“Lisa Cach’s Dream of Me – A terrific, very original story. I loved the morally ambiguous hero, the fascinating world the author creates, and both the nicely romantic ending and the final, creepy grace note the story ends on. If it wasn’t for some of the wacky humor that felt out of place and didn’t always work for me, it might have been my favorite book of the year.”
So far we’ve seen a YA novel and a series title each receive one vote as Best Romance of 2004. Another genre/sub-genre represented just once on this list of reviewer favorites is the traditional Regency Romance. Though several of us read them, only Jane Jorgenson chose one as her “best” of the year, although it is an “also-ran” for LLB.
Interestingly enough, the author of Jane’s choice for 2004 was also last year’s “winner” – Nonnie St. George. The book? Courting Trouble.
Those of us who love traditional Regencies will sorely miss this author’s writing; after just two trads she is moving on to contemporary romantic comedy. We hope she’ll continue to tickle our funny bones.
Three of us chose Alternate Reality Romances as favorites. Long-time reviewer Liz Zink, whose choices in previous years include Kinley MacGregor’s Born in Sin, Nora Roberts’ Face the Fire, and Dance Upon the Air, also by Roberts, found that although she’s been loving historicals forever, she found little to like in that vast set of sub-genres this year. Fortunately, she was able to fill the gap with paranormals. Her stand out book was Robin Owens’ Heart Duel.
Liz found 2004 to be an “excellent year for paranormal romances,” something she finds unusual in that she can generally count on reading “one or two really good ones.” The rest she has previously found wanting. Her second choice for the year was another AR read – Anne Kelleher’s Silver’s Edge (from Harlequin’s new Luna imprint for Fantasy Fiction).
Liz was quite surprised that historicals proved to be generally disappointing in 2004, something that has not happened before. She did, though find one terrific historical even though she considers that she “bombed in the historical department this year,” and that was Brockway’s My Seduction.
One of our newest reviewers, Diana Ketterer, also chose an Alternate Reality read as her favorite – MaryJanice Davidson’s Undead and Unwed. She had this to say about her choice:
“It wasn’t the best book I read all year, but it was the one that I emailed all my friends about, saying they just had to read it. It was also the first vampire romantic fiction I really liked, so in some sense it opened a new sub-genre to me as well (gotta give it props for that!). It was funny, often hilariously, sexy, and very inventive. Embodies all the things I really like about Chick Lit.”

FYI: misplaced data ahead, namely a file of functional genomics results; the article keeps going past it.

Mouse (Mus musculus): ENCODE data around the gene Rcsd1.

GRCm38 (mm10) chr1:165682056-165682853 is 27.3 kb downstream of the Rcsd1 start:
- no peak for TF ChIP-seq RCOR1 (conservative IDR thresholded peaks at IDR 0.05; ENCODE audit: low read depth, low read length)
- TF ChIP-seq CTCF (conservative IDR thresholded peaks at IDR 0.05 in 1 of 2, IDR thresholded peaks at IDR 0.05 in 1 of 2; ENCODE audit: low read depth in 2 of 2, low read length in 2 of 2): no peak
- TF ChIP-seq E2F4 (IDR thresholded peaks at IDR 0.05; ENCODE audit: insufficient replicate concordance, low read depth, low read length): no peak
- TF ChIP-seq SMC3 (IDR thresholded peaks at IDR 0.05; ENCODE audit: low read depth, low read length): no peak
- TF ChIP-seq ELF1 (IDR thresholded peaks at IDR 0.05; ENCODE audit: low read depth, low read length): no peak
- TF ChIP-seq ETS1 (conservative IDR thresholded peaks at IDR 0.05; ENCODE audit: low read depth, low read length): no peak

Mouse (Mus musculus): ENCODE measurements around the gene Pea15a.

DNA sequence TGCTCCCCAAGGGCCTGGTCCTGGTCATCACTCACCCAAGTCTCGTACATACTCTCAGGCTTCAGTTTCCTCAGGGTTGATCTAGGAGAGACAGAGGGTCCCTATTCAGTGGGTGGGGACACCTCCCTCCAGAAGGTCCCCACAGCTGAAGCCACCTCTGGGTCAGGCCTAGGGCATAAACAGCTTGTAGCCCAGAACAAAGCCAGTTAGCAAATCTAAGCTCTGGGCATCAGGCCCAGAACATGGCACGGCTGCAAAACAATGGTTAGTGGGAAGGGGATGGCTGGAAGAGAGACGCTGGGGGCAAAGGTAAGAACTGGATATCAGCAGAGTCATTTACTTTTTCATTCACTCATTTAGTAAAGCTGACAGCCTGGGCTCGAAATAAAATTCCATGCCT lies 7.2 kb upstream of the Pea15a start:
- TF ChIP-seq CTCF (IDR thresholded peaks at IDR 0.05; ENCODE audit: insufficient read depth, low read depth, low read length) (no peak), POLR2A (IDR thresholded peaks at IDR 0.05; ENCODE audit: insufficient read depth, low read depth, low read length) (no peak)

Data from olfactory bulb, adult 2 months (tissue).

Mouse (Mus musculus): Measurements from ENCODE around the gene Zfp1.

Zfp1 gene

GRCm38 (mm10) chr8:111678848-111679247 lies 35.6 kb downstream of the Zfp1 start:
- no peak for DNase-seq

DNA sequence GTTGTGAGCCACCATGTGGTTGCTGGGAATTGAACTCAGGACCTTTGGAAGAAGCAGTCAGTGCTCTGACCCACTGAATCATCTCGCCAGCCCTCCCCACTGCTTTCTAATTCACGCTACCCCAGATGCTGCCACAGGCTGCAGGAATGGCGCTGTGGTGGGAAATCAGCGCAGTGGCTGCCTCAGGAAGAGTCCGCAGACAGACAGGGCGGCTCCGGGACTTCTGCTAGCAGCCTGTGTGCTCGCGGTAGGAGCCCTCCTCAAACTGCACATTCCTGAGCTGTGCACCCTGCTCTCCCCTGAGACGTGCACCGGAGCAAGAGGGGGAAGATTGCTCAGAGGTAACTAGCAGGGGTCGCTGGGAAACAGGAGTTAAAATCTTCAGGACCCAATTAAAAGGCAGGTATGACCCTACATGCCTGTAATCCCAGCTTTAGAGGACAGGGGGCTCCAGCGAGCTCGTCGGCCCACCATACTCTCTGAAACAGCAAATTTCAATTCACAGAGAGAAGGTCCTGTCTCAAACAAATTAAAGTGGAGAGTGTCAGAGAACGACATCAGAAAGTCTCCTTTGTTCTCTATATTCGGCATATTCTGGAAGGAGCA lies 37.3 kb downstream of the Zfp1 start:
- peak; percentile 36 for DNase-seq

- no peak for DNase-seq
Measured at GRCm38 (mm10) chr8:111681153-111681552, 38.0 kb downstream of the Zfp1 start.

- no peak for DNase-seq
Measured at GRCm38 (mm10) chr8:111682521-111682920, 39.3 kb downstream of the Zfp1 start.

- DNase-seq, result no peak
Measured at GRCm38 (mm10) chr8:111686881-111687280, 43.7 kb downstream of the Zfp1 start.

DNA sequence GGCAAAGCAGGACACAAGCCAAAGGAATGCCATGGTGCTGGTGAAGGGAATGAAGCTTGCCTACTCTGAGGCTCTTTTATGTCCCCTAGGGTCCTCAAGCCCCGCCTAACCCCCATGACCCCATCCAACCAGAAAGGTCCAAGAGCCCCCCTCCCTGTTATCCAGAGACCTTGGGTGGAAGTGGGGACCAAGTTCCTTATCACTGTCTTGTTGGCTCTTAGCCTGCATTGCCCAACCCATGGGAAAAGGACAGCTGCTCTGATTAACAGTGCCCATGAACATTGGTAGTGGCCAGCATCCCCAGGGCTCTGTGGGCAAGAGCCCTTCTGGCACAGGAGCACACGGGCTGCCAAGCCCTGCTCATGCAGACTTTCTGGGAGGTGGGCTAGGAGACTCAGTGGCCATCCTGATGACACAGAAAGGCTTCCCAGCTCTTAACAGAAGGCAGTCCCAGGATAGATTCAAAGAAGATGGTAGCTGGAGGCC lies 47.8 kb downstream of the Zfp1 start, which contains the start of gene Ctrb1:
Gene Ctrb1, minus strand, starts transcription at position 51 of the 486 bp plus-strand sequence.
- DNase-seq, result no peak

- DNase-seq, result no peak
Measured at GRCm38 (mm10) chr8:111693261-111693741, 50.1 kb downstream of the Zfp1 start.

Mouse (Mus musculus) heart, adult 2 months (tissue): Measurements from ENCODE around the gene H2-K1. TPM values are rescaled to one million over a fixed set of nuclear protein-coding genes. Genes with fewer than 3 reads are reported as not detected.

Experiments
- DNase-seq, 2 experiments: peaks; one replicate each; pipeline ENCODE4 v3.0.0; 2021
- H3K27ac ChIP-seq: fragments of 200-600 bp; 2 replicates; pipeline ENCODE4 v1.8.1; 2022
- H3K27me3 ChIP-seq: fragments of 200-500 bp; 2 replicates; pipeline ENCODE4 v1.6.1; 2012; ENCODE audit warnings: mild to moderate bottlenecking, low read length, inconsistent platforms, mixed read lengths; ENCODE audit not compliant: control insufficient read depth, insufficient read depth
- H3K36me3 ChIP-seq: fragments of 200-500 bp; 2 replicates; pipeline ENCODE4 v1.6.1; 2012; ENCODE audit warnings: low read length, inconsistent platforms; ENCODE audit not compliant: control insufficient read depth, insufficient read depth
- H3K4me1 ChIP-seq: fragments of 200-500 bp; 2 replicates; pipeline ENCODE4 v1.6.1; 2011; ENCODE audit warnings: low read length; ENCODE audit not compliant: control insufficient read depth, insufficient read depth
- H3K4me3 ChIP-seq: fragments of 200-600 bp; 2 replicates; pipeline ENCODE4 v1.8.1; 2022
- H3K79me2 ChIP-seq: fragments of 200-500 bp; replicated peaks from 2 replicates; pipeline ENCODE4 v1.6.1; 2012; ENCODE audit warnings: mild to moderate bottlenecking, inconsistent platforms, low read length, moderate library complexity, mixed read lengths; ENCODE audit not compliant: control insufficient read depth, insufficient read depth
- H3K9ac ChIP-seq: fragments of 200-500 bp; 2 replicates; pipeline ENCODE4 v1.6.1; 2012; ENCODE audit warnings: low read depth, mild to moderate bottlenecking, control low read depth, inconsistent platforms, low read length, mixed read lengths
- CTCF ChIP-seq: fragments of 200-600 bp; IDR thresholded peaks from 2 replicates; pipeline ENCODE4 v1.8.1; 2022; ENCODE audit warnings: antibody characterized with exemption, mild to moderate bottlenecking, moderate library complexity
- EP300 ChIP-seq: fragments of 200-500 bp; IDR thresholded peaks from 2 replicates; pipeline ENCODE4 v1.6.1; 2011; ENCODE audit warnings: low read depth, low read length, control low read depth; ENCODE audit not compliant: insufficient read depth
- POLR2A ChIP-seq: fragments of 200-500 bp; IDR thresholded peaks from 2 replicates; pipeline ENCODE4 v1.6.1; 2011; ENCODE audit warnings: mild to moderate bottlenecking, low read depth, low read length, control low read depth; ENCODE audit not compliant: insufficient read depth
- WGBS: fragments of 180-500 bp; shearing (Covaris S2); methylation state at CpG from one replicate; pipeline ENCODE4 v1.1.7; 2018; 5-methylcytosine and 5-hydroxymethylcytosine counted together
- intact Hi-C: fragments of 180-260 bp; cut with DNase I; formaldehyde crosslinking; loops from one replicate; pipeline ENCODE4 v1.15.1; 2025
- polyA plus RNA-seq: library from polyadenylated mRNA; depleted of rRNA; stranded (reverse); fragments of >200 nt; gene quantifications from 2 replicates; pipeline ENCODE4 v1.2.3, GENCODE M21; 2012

TaKiesha was our third reviewer to pick an Alternate Reality title as “best” of 2004. In fact, this is the second year in a row her best loved romance has been from the AR sub-genre (last year it was Sherrilyn Kenyon’s Dance with the Devil). She read several great books this year, but gave top honors to Susan Sizemore’s I Thirst for You, which she thought was a great example of the current vampire trend.
TaKiesha is just one of our reviewers who reads widely across sub-genres, and her other standouts illustrate that point. Although Brenda Jackson’s the Playa’s Handbook “was not a traditional romance,” she “loved the way [Jackson] told the story.”
Another of her favorites was Adrianne Byrd’s romantic suspense If You Dare. TaKiesha thinks Byrd “keeps getting better and better.” Her last mention was Suzanne Enoch England’s Perfect Hero. In typical “bookie” fashion, as a result of enjoying Enoch’s book so much, she went on an Enoch glom and “ended up reading her whole backlist.”
While three of us chose Alternate Reality reads, another four of us – Lynn Spencer, Sandi Morris, Lori Sowell, and LLB – thought the best romances of the year were Contemporaries…but each chose a different one.
Last year Lynn’s top choice was St. George’s The Ideal Bride. This year it is the contemporary romantic suspense novel, Echoes, by Erin Grady, which she decided to read as a result of Sandy Coleman ’s DIK review. She had this to say about her choice: “It has been a very long time since I got completely engrossed in a romantic suspense novel like that. Both the modern and the historical storylines drew me in and I did not want this to end.” Lynn also had some honorable mentions:
“The Linnet by Elizabeth English – This is a beautiful and touching Medieval. English has a beautiful style and I think it’s just criminal that she now seems to be without a contract.
“The Knave and the Maiden by Blythe Gifford – Gifford does a great job of evoking the medieval mindset in this novel. She is certainly my debut author of the year, and I hope to see her in print again.
“Separation Anxiety by Karen Brichoux – Brichoux set up her story very well, and her characters stuck in my mind long after I finished reading.”
Technical Editor Sandi Morris is one of the fastest readers of our group, so she always has a large pool of books to choose from (last year she read around 400 books). Though she expressed a wish to vote for favorites by category (as in our AAR reader poll), she singled out Linda Howard’s Kiss Me While I Sleep as her favorite of the year. Sandi’s favorites over the years include Sharon Sala’s The Way to Yesterday and The Phoenix Code by Catherine Asaro, and, interestingly enough, another Linda Howard title – Cry No More – earned her nod for best romance last year.
Lori Sowell, another of our new reviewers, chose Miss Fortune by Julia London. At times she’s felt like the lone voice in the wilderness; no one seemed to love the book as much as she did. For her it was by far the most memorable book of the year.